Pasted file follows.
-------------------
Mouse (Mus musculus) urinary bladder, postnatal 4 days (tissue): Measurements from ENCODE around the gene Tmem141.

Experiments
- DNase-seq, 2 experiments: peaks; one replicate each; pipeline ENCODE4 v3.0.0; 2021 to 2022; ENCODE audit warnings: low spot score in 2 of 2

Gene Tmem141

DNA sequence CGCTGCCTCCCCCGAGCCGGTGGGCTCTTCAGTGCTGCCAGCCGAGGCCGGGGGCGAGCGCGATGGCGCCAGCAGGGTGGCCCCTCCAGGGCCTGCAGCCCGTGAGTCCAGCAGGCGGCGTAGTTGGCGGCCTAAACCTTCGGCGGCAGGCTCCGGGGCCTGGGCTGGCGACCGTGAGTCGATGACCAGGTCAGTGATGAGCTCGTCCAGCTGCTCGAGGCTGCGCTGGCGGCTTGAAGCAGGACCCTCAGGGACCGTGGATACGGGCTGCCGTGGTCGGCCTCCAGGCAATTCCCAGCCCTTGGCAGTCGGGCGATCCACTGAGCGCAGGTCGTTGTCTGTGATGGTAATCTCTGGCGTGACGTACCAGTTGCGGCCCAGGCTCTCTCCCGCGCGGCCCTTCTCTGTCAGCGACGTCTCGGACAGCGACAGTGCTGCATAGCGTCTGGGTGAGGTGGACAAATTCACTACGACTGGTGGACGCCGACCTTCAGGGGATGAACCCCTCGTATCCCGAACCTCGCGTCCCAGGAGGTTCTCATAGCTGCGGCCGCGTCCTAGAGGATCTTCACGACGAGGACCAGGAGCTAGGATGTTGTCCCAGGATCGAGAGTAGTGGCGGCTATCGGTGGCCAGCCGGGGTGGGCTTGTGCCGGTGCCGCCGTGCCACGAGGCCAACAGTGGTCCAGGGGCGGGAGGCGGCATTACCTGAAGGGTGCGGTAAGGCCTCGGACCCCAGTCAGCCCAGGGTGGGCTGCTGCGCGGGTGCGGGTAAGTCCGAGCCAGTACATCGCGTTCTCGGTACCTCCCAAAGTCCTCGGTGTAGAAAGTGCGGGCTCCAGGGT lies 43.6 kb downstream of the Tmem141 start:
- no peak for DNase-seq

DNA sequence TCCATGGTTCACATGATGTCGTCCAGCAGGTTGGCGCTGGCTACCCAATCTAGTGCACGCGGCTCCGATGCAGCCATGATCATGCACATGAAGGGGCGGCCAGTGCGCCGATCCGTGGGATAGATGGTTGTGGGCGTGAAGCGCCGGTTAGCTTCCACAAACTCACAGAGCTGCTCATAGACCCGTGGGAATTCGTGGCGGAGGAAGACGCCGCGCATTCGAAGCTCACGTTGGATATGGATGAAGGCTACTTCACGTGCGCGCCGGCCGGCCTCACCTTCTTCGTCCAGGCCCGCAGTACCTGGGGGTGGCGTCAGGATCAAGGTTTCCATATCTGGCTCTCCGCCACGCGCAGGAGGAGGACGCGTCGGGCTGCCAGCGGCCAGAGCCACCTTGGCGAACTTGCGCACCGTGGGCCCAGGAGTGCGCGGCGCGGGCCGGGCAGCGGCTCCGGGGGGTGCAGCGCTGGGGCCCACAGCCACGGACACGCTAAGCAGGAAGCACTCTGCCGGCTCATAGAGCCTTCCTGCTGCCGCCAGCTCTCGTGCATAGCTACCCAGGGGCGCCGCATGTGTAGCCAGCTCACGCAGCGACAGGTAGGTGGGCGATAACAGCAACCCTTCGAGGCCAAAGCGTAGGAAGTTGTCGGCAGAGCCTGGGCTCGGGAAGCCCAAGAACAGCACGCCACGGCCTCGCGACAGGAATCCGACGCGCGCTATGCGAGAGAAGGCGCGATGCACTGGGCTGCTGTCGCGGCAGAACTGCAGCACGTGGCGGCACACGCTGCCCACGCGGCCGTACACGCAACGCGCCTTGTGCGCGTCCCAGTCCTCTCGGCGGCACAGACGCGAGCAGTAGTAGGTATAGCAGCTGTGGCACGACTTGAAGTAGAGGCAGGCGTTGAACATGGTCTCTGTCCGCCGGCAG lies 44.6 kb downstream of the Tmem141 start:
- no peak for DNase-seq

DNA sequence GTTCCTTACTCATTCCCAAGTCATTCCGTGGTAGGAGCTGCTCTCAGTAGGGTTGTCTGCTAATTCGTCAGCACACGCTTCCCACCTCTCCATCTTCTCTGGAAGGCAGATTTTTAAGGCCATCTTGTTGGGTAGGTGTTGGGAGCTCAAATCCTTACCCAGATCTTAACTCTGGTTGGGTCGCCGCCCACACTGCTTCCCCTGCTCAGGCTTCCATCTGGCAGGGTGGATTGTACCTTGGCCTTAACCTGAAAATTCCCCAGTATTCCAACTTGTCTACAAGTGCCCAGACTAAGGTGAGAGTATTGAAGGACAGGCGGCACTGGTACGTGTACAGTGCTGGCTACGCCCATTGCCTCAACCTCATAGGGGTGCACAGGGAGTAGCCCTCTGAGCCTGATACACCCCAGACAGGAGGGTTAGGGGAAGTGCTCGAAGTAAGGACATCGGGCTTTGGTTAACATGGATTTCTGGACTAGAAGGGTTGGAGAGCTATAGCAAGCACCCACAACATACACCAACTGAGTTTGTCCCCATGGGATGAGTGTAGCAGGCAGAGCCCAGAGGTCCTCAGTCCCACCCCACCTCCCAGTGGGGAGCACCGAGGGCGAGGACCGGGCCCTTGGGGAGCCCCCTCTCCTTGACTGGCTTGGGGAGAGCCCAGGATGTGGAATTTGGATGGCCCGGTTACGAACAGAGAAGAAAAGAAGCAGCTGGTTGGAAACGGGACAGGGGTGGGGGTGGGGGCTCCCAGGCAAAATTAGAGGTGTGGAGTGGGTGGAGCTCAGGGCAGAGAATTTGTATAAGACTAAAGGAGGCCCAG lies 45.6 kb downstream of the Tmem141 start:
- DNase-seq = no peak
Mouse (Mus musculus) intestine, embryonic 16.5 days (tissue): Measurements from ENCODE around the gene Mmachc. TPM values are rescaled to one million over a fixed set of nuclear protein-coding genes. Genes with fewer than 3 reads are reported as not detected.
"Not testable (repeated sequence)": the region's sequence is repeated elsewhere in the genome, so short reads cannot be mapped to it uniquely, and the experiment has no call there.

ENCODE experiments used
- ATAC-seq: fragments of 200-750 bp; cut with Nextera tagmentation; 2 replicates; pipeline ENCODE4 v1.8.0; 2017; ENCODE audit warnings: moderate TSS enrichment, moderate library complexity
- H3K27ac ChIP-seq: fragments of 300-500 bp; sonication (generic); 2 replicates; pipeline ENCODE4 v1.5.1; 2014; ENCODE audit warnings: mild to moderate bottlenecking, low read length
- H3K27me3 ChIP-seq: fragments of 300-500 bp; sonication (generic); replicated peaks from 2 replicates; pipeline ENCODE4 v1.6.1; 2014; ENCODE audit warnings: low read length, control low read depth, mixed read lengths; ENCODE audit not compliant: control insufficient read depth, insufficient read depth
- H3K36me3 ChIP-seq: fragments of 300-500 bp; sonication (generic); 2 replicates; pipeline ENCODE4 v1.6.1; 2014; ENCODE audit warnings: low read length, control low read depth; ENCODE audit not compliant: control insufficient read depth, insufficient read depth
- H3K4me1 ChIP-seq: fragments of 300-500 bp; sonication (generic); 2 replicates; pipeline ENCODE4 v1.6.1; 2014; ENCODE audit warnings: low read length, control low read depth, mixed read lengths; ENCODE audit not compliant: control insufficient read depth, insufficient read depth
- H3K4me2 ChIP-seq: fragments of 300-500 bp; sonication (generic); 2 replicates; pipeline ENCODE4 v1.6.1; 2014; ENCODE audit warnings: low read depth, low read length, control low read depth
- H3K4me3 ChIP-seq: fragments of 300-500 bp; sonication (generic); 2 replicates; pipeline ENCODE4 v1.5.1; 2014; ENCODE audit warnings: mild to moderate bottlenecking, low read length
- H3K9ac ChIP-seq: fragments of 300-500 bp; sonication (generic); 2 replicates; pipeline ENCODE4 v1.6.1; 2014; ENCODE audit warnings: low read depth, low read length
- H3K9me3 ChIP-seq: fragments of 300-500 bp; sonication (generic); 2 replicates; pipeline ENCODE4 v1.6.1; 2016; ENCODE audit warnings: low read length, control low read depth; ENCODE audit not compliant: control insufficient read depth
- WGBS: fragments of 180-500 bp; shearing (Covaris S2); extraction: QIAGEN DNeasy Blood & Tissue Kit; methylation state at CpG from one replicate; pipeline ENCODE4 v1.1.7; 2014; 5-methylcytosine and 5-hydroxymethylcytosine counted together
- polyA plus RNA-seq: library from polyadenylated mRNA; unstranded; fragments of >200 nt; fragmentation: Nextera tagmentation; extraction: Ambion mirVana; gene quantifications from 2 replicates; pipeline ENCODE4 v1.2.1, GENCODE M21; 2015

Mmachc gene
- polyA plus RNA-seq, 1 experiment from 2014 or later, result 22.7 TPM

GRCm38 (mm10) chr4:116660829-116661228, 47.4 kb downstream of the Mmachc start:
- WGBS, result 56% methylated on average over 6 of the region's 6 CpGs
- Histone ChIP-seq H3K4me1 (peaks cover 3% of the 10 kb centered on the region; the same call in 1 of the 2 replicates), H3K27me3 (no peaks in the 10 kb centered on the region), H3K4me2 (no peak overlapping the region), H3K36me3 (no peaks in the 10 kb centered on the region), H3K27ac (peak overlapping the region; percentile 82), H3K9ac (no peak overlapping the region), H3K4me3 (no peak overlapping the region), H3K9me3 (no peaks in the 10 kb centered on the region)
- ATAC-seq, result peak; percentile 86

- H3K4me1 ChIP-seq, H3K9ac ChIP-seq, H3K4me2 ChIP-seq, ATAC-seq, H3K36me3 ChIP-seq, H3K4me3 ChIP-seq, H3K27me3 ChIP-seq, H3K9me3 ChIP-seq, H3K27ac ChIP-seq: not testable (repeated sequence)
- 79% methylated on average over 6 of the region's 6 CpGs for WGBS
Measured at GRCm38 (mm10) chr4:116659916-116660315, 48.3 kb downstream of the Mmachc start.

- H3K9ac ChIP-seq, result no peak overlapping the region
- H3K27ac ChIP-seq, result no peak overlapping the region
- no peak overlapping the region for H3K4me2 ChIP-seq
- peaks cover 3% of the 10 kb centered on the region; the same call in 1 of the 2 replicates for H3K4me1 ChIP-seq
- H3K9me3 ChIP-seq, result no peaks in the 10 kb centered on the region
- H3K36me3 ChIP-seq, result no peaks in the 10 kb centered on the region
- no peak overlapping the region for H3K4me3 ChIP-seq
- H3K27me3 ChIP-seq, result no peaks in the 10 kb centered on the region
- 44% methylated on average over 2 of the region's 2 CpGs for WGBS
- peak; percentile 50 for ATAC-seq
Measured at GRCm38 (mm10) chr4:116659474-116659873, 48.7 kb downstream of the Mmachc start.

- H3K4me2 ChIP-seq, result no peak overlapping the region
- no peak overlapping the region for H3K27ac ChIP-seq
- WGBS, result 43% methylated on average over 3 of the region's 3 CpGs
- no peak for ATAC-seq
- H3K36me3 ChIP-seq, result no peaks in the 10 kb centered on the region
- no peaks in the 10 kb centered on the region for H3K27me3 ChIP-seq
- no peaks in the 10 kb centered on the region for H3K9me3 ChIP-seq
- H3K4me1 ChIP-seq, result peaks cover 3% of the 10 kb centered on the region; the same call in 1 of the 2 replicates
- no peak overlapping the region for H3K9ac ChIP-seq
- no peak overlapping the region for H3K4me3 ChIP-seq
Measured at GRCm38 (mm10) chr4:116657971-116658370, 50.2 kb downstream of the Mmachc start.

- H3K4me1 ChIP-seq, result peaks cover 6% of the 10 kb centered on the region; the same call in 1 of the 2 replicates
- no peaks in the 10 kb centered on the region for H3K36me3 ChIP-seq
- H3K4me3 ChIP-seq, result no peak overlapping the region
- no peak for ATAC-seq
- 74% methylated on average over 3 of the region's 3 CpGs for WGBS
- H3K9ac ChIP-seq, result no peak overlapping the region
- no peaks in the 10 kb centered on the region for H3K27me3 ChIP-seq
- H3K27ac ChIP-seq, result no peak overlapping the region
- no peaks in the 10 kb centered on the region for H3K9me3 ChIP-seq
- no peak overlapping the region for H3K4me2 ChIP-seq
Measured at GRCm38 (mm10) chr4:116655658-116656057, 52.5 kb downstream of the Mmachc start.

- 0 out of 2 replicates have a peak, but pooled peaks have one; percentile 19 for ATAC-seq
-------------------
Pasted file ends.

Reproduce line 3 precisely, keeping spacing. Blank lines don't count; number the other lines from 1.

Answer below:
- DNase-seq, 2 experiments: peaks; one replicate each; pipeline ENCODE4 v3.0.0; 2021 to 2022; ENCODE audit warnings: low spot score in 2 of 2